ABOUT THE PFWA: In its 59th season in 2022, the Professional Football Writers of America (PFWA) is the official voice of pro football writers, promoting and fighting for access to NFL personnel to best serve the public. The PFWA is made up of accredited writers who cover the NFL and the 32 teams daily. Lindsay Jones of The Athletic is the PFWA president for the 2021-22 seasons and the organization’s 30th president. Jenny Vrentas of Sports Illustrated is the PFWA’s first vice-president, Calvin Watkins of the Dallas Morning News is the second vice-president and Mike Sando of The Athletic is the secretary-treasurer. At-large board members include Nicki Jhabvala of the Washington Post, USA Today’s Mike Jones, ESPN.com’s Jeff Legwold and ProFootballTalk.com’s Charean Williams. Follow the PFWA at ProFootballWriters.org and on Twitter at @PFWAwriters.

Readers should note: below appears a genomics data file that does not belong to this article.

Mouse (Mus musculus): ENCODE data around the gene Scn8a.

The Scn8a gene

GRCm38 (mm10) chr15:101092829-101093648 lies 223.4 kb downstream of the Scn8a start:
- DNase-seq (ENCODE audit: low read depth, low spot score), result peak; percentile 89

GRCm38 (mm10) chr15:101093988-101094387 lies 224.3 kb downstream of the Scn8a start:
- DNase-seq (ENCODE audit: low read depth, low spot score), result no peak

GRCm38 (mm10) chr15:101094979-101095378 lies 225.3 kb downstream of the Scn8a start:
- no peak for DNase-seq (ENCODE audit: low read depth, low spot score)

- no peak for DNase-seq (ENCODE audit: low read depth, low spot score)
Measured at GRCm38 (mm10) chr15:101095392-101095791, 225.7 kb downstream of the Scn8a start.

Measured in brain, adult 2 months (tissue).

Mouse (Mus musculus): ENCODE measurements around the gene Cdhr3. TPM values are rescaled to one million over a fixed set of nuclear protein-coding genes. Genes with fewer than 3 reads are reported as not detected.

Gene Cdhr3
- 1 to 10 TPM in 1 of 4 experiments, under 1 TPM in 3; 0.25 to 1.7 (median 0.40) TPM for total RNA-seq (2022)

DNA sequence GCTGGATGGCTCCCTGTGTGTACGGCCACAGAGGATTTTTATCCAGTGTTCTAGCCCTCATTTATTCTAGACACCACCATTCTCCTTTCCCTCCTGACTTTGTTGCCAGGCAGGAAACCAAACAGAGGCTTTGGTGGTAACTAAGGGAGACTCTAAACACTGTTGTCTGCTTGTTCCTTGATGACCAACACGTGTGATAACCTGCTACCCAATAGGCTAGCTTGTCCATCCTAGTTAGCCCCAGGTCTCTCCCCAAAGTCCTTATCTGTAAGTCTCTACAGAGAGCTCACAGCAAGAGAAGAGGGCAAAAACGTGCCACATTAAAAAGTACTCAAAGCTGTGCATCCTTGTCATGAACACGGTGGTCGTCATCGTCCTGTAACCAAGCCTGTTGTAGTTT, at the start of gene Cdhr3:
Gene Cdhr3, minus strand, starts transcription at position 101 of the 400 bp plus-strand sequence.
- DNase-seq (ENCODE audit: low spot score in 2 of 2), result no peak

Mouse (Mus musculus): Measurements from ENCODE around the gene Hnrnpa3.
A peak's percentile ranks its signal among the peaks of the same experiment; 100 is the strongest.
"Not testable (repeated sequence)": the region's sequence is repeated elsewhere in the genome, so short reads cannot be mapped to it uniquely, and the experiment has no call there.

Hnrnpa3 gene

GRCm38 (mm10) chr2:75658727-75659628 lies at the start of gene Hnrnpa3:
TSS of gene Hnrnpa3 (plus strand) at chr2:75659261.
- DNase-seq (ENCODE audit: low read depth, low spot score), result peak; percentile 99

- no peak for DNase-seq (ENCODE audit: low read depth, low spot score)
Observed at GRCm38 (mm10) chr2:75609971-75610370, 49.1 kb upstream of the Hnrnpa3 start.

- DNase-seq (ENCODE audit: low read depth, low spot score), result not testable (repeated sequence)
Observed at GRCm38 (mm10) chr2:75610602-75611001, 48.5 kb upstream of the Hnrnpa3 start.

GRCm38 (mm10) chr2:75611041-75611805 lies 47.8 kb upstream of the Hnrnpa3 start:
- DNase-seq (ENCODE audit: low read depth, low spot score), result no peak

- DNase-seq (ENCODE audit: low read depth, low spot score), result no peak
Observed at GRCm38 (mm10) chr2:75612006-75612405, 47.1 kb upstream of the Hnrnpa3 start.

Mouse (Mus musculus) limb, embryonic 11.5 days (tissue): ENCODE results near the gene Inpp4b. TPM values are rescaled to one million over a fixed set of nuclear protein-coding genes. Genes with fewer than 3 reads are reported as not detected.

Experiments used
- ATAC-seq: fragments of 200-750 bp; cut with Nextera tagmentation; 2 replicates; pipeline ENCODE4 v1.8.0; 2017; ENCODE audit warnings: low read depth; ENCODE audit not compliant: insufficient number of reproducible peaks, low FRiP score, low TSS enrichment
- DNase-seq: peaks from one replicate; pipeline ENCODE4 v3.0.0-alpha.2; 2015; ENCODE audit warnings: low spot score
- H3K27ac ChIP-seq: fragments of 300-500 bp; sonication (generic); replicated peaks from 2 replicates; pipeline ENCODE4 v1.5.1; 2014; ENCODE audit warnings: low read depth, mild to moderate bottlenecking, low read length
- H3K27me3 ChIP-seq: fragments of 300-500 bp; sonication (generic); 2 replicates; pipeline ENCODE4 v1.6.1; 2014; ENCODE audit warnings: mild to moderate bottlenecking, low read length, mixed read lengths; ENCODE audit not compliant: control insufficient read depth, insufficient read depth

BILL NUNN JR. AWARD WINNERS (To a reporter who has made a long and distinguished contribution to pro football through coverage): 1969 – George Strickler (Chicago Tribune); 1970 – Arthur Daley (New York Times); 1971 – Joe King (New York World Telegram & Sun); 1972 – Lewis “Tony” Atchison (Washington Star); 1973 – Dave Brady (Washington Post); 1974 – Bob Oates (Los Angeles Times); 1975 – John Steadman (Baltimore News-American); 1976 – Jack Hand (Associated Press); 1977 – Art Daley (Green Bay Press-Gazette); 1978 – Murray Olderman (Newspaper Enterprise Association); 1979 – Pat Livingston (Pittsburgh Press); 1980 – Chuck Heaton (Cleveland Plain Dealer); 1981 – Norm Miller (New York Daily News); 1982 – Cameron Snyder (Baltimore Sun); 1983 – Hugh Brown (Philadelphia Bulletin); 1984 – Larry Felser (Buffalo News); 1985 – Cooper Rollow (Chicago Tribune); 1986 – William Wallace (New York Times); 1987 – Jerry Magee (San Diego Union); 1988 – Gordon Forbes (USA Today); 1989 – Vito Stellino (Baltimore Sun); 1990 – Will McDonough (Boston Globe); 1991 – Dick Connor (Denver Post); 1992 – Frank Luksa (Dallas Morning News); 1993 – Ira Miller (San Francisco Chronicle); 1994 – Don Pierson (Chicago Tribune); 1995 – Ray Didinger (Philadelphia Daily News); 1996 – Paul Zimmerman (Sports Illustrated); 1997 – Bob Roesler (New Orleans Times-Picayune); 1998 – Dave Anderson (New York Times); 1999 – Art Spander (Oakland Tribune); 2000 – Tom McEwen (Tampa Tribune); 2001 – Len Shapiro (Washington Post); 2002 – Edwin Pope (Miami Herald); 2003 – Joel Buchsbaum (Pro Football Weekly); 2004 – Rick Gosselin (Dallas Morning News); 2005 – Jerry Green (Detroit News); 2006 – John McClain (Houston Chronicle); 2007 – John Clayton (ESPN.com); 2008 – Len Pasquarelli (ESPN.com); 2009 – Peter King (Sports Illustrated); 2010 – Peter Finney (New Orleans Times-Picayune); 2011 – Bob McGinn (Milwaukee Journal Sentinel); 2012 – Tom Kowalski (MLive.com); 2013 – Dan Pompei (Chicago Tribune); 2014 – Ed Bouchette (Pittsburgh Post-Gazette); 2015 – Dave Goldberg (Associated Press); 2016 – Chris Mortensen (ESPN.com); 2017 – Ed Werder (ESPN); 2018 – Charean Williams (Pro Football Talk); 2019 – Sam Farmer (Los Angeles Times); 2020 – Don Banks (SI.com); 2021 – Bob Glauber (Newsday); 2022 – Jarrett Bell (USA Today)